Legends Behind the Lens: Don Ohlmeyer

One of sports TV's founding fathers had the gift of bringing magic to primetime

The story of American sports television is engrained in the history of this nation, rising on the achievements of countless incredible men and women who never once appeared on our screens. During this pause in live sports, SVG is proud to present a celebration of this great industry. Legends Behind the Lens is a look at how we got here seen through the people who willed it to be. Each weekday, we will share with you the story of a person whose impact on the sports-television industry is indelible.

Legends Behind the Lens is presented in association with the Sports Broadcasting Hall of Fame and the SVG Sports Broadcasting Fund. In these trying times — with so many video-production professionals out of work — we hope that you will consider (if you are able) donating to the Sports Broadcasting Fund. Do so by visiting sportsbroadcastfund.org.


by Carolyn Braff

The brilliant creative force that was Don Ohlmeyer devoted his sports-broadcasting career to elevating the story above the event.

Spreading his talents across multiple sports, networks, and genres, Ohlmeyer took chances with personnel, production choices, and technology, constantly pushing for new ways to better tell the story.

Ohlmeyer’s own broadcasting story begins at the University of Notre Dame, where he spent his college Saturdays working as a gopher for ABC Sports.

“From the first day I went to work at ABC Sports, it was like giving heroin to an addict,” Ohlmeyer says. “I just absolutely loved it ; I couldn’t wait to go to work. I was mesmerized by how shows were put together.”

In the early 1960s, ABC had no rights to the big-ticket championships, so, as the underdog of sports broadcasting, Ohlmeyer was charged with turning second-tier events profiled on Wide World Of Sports into first-class productions.

“What was important in those days was how good the show was, not what the event was. We took these events that nobody had ever heard of and got people to care about them. It was a great lesson to learn about storytelling.” — Don Ohlmeyer

As producer of Monday Night Football, Ohlmeyer began telling those stories to a mainstream audience. Introducing the first in-game updates, the consummate risk-taker paved the visual path to the modern football telecast.

“We had to continually come up with better ideas with the technology and be able to tell a story with that technology,” explains former CBS Sports executive Ken Aagaard. “Don maybe moved the meter in sports production higher and faster than anyone in the history of the business.”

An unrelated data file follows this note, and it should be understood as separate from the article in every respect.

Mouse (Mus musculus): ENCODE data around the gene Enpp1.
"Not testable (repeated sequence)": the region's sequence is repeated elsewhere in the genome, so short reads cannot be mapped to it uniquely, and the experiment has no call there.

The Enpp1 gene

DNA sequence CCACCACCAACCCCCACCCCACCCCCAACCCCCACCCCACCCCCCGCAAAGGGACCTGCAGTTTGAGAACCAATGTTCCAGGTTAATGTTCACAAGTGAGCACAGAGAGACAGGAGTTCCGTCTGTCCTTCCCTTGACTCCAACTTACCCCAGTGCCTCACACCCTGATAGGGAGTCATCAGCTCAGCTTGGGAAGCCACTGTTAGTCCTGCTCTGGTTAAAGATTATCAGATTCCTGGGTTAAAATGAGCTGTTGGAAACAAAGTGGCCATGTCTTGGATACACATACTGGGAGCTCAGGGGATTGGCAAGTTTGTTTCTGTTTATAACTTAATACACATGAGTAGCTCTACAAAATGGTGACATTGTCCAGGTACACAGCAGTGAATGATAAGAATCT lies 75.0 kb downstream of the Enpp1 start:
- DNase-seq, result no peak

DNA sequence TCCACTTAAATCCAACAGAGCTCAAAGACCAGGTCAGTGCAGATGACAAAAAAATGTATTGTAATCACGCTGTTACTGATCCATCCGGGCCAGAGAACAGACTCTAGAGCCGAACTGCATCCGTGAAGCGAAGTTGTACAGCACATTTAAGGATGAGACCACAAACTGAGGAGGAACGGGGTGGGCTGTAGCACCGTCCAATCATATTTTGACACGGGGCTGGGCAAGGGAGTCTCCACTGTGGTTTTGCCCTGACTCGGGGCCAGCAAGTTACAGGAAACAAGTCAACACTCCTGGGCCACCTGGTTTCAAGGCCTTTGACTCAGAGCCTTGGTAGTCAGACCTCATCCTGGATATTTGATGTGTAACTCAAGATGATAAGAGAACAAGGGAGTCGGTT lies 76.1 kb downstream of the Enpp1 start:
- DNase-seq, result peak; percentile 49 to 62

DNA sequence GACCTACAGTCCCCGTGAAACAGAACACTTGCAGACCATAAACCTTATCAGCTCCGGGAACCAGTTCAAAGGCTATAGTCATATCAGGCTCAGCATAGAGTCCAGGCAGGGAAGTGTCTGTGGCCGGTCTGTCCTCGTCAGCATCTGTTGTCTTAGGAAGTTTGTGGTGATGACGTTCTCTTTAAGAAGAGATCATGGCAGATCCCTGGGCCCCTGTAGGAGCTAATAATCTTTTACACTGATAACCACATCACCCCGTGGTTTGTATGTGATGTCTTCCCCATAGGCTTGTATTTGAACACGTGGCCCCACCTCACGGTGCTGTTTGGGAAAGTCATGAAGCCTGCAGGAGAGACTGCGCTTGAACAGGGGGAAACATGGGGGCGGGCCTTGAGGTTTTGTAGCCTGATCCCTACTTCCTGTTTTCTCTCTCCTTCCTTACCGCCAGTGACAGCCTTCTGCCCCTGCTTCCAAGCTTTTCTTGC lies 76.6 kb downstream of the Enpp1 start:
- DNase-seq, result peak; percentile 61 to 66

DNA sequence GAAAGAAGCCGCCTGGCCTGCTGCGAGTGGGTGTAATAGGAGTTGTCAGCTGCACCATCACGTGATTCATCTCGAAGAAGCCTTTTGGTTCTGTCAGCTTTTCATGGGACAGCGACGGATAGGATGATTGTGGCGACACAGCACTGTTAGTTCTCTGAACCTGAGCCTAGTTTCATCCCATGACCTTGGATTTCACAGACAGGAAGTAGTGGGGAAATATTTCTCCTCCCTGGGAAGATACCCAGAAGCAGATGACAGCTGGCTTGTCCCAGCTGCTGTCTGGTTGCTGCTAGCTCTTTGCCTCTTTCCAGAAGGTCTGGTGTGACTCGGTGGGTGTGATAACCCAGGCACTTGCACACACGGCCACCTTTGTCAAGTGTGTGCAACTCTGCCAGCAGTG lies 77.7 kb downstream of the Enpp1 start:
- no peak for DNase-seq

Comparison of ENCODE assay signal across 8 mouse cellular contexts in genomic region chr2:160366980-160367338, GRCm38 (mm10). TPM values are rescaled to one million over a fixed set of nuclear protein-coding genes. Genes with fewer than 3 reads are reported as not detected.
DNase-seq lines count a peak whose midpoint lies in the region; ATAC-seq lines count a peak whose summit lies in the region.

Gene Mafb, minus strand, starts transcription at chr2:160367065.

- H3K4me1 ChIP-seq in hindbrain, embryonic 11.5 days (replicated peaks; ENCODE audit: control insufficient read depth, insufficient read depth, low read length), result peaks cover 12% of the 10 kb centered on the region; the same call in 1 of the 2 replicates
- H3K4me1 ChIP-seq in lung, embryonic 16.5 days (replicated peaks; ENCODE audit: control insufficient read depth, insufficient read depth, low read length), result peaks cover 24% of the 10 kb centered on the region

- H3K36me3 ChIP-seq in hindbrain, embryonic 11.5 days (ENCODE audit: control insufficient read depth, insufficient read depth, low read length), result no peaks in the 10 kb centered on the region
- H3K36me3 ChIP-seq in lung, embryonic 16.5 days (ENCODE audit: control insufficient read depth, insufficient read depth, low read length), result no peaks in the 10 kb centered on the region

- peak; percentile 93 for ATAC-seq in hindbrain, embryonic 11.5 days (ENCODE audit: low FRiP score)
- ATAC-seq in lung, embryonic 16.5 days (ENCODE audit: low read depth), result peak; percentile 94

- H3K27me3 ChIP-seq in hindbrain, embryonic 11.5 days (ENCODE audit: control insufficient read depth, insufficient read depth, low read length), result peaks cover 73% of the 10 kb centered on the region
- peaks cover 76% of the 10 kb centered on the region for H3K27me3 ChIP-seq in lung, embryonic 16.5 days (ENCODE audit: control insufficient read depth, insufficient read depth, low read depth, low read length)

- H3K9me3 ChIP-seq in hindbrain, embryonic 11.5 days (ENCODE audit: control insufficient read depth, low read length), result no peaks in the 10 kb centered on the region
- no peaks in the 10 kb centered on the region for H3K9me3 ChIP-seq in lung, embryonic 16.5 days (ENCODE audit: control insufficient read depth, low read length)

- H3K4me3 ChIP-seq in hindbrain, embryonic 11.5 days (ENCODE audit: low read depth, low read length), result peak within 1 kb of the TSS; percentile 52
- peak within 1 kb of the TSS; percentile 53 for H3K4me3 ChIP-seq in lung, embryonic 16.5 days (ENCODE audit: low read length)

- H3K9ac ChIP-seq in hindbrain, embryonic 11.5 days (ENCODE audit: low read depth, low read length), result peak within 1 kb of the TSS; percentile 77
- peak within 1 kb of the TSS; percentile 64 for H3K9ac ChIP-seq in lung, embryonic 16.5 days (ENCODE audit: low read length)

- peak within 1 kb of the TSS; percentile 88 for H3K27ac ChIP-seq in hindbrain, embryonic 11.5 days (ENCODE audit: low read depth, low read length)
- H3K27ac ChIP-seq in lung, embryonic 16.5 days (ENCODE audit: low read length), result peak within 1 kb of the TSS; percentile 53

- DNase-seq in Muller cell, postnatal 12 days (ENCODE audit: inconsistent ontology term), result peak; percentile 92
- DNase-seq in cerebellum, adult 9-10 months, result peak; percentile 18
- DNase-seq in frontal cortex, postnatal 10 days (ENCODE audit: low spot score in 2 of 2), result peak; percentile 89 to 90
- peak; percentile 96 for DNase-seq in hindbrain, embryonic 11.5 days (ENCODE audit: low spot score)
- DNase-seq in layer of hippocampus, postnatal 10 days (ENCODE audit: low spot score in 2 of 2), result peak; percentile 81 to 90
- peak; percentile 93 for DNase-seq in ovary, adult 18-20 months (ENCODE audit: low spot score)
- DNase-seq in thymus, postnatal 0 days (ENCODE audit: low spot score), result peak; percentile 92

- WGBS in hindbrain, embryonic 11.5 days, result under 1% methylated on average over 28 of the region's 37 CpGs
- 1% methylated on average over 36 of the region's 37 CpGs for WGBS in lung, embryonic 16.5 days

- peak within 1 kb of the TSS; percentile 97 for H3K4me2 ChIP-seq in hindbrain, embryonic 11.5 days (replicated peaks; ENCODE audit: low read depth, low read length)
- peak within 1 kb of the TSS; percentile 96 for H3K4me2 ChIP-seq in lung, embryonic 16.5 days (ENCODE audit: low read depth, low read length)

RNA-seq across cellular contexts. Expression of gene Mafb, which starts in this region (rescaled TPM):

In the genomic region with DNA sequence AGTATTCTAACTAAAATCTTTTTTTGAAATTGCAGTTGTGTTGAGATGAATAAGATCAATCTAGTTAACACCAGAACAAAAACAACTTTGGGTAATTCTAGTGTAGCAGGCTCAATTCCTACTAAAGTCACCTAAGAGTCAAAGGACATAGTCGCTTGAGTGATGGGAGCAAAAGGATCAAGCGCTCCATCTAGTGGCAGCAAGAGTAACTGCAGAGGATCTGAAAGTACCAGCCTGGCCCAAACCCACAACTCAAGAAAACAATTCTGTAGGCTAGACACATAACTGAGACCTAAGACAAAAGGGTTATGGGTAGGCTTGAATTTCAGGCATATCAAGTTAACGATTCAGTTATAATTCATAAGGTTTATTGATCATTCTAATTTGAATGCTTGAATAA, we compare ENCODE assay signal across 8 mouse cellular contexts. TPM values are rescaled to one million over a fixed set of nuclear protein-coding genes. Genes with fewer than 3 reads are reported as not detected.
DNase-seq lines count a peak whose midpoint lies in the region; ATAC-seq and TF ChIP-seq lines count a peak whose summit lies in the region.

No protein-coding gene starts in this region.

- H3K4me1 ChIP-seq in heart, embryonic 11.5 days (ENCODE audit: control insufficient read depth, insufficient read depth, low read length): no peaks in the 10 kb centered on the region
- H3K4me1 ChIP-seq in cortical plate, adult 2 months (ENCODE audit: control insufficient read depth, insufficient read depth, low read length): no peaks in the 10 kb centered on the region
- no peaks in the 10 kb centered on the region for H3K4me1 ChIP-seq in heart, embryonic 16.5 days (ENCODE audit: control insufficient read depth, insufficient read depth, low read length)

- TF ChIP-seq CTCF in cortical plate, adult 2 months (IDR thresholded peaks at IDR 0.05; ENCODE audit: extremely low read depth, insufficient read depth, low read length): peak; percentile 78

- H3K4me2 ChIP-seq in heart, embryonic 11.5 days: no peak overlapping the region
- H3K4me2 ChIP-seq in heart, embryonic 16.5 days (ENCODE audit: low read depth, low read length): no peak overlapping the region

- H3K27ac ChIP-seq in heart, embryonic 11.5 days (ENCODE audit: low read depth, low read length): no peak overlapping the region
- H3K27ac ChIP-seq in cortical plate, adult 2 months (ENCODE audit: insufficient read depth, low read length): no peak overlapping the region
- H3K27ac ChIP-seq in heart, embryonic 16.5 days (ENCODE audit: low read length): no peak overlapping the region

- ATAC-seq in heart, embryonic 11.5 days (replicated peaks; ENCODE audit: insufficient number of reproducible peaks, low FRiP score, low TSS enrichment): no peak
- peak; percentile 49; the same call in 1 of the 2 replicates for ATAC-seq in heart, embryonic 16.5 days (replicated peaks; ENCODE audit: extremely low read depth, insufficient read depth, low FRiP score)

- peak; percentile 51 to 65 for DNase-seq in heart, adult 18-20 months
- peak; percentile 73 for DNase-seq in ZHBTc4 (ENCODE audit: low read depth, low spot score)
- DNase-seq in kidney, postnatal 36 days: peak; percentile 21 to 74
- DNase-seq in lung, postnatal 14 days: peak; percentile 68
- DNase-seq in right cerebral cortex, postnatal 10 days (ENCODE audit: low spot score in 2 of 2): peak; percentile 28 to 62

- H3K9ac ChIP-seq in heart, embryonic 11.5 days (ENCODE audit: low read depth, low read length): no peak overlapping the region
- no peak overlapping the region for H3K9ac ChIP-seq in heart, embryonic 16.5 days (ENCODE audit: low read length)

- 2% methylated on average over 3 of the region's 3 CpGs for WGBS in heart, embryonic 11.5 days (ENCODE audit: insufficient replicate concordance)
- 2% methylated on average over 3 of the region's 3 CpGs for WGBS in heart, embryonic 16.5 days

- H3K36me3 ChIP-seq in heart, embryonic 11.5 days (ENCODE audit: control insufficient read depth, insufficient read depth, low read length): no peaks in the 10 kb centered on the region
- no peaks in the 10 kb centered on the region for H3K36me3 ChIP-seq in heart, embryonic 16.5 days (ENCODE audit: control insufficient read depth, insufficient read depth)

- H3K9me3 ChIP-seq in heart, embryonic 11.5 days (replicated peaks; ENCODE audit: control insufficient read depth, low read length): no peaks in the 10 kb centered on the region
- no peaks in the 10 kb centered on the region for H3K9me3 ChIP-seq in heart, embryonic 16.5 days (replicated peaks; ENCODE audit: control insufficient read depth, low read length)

Ohlmeyer’s vision has always been to touch his audience, to make them feel something, from the pain of the massacre at the 1972 Munich Olympics to the ironic hilarity of comedian Dennis Miller on Monday Night Football. Lured out of retirement by Howard Katz, then president of ABC Sports, Ohlmeyer returned to his roots in 2000 to produce Monday Night Football for one final season.

“Don was the one producer who could transform the show into something magic and get people talking about Monday Night Football again,” Katz says. “Don was unique in his ability to bring not just sports knowledge but true showmanship to a primetime program and make it something out of the ordinary.”

In his second stint with the show, Ohlmeyer dramatically changed its visual and graphic look, added a healthy dose of his trademark controversy, and put the template in place to return Monday Night Football to its glamour days.

In the two decades between his Monday Night Football stints, Ohlmeyer produced and directed three Olympic Games, served as executive producer of NBC’s sports division, formed his own production company, and returned to NBC as president of its West Coast division, bringing the network back to primetime dominance with “Must-See TV.”

Still, “I never really left sports,” Ohlmeyer says. “Even when I went to NBC as president of West Coast, I made part of my contract that I could still direct the Indy 500.”

Ohlmeyer passed away in 2017 following a battle with cancer.

The video in this profile was originally produced in 2008. For more on the life and career of this industry legend, visit their profile at the Sports Broadcasting Hall of Fame.

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